I will always be grateful that Harry Keough came out for lunch last May. He sat next to me in a neighborhood Italian place in St. Louis, wearing a green jacket, the sweetest, friendliest man in the world.
He was soccer royalty. I knew that from his history -- playing fullback the day the United States stunned England, 1-0, in the World Cup in Belo Horizonte, Brazil, June 29, 1950. That amazing accomplishment glowed from him for the rest of his life, which ended on Feb. 7, at the age of 84.
There was no need for me to prod Harry to recall the upset because it has been documented in so many books and films and newspaper stories. It was quite good enough to sit around a raucous table in what just might be the best soccer city in the country, yet one that constantly falls short of joining Major League Soccer.
What a glorious past, all the ethnic clubs that sprung up when St. Louis was a top-ten American city early in the Twentieth Century. And Harry Keough was from that tradition, playing his way into the rudimentary national program after World War Two.
He was shipped off to Brazil with a makeshift team in 1950. Newspapers could not believe early reports of a 1-0 Yank victory; some edited it into an English victory. But it really happened, after a virtual outsider, Joe Gaetjens out of Haiti, flicked the loose ball past the English keeper, still one of the great upsets in World Cup history.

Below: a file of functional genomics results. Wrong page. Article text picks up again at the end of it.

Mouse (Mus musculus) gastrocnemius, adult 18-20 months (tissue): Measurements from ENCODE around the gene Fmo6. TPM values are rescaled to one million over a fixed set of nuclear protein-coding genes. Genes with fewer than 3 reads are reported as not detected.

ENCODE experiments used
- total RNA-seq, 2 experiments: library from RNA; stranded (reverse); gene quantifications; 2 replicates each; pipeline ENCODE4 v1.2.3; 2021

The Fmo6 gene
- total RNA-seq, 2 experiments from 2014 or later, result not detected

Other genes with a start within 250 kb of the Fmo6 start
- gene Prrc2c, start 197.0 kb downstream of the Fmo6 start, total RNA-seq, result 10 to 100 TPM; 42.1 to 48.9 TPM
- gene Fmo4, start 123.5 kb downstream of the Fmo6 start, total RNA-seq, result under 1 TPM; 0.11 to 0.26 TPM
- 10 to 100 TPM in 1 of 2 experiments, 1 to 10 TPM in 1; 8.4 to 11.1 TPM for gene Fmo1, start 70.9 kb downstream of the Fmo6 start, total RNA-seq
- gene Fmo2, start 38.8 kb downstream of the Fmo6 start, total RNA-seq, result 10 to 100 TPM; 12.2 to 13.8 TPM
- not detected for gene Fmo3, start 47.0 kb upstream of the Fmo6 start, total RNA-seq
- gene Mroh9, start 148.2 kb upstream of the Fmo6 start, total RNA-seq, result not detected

Then Harry Keough came home to live a full life as family man, coach and father of the American player and broadcaster, Ty Keough. Harry continued to play into his 30’s…and 40’s…and 50’s….His full-time job was as a postman. In between he coached junior college, and then he won five national titles at St. Louis University.
What really ticked his players was that Harry was still the best player on the field. Bill McDermott, another major St. Louis soccer guy, player and broadcaster, said it used to annoy him that Harry, twice his age, could nudge varsity players off the ball, take control of it, distribute it upfield.
Harry had been a pioneer as a fullback. Up to then, fullbacks had been content to blast the ball upfield, theoretically out of danger. He preferred to deliver the ball to a teammate. He dominated the game – as the coach, just filling in during practice. Disheartening, McDermott said.
Harry mostly smiled at our lunch. The lovely obituary in the Post-Dispatch by my friend Tom Timmerman – definitely worth reading -- said Harry had been suffering from Alzheimer’s, but it didn’t show at lunch in May. Harry just enjoyed being out with his people.
When I heard Harry had passed, I e-mailed Ty to send my condolences.
“You know the saying: ‘He who dies with the most toys wins,’” Ty wrote back. “For my Dad it was: ‘He who dies with the best stories wins.’ BIG Winner, my Dad was.”
The stories are out there. Now only Walter Bahr and Frank Borghi, the keeper, remain from that 1950 team. I’ll remember a powerful man with a sweet smile, who hardly needed to say a word, because we all knew what he and his mates had done.